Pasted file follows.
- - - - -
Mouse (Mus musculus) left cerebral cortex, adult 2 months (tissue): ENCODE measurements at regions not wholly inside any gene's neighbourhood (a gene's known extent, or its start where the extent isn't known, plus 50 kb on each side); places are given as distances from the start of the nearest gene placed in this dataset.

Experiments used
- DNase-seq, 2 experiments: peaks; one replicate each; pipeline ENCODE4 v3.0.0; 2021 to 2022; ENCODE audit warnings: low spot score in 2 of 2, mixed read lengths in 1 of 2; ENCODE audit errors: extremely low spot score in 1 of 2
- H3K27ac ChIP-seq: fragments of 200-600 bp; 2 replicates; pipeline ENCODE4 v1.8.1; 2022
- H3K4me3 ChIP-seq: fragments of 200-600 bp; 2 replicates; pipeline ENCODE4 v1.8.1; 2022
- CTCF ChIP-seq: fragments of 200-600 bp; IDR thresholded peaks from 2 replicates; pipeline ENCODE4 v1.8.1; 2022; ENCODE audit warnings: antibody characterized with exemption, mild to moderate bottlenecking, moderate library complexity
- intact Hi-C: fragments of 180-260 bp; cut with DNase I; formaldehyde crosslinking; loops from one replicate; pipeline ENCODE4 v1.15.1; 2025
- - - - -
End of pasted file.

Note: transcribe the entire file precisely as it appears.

Mouse (Mus musculus) left cerebral cortex, adult 2 months (tissue): ENCODE measurements at regions not wholly inside any gene's neighbourhood (a gene's known extent, or its start where the extent isn't known, plus 50 kb on each side); places are given as distances from the start of the nearest gene placed in this dataset.

Experiments used
- DNase-seq, 2 experiments: peaks; one replicate each; pipeline ENCODE4 v3.0.0; 2021 to 2022; ENCODE audit warnings: low spot score in 2 of 2, mixed read lengths in 1 of 2; ENCODE audit errors: extremely low spot score in 1 of 2
- H3K27ac ChIP-seq: fragments of 200-600 bp; 2 replicates; pipeline ENCODE4 v1.8.1; 2022
- H3K4me3 ChIP-seq: fragments of 200-600 bp; 2 replicates; pipeline ENCODE4 v1.8.1; 2022
- CTCF ChIP-seq: fragments of 200-600 bp; IDR thresholded peaks from 2 replicates; pipeline ENCODE4 v1.8.1; 2022; ENCODE audit warnings: antibody characterized with exemption, mild to moderate bottlenecking, moderate library complexity
- intact Hi-C: fragments of 180-260 bp; cut with DNase I; formaldehyde crosslinking; loops from one replicate; pipeline ENCODE4 v1.15.1; 2025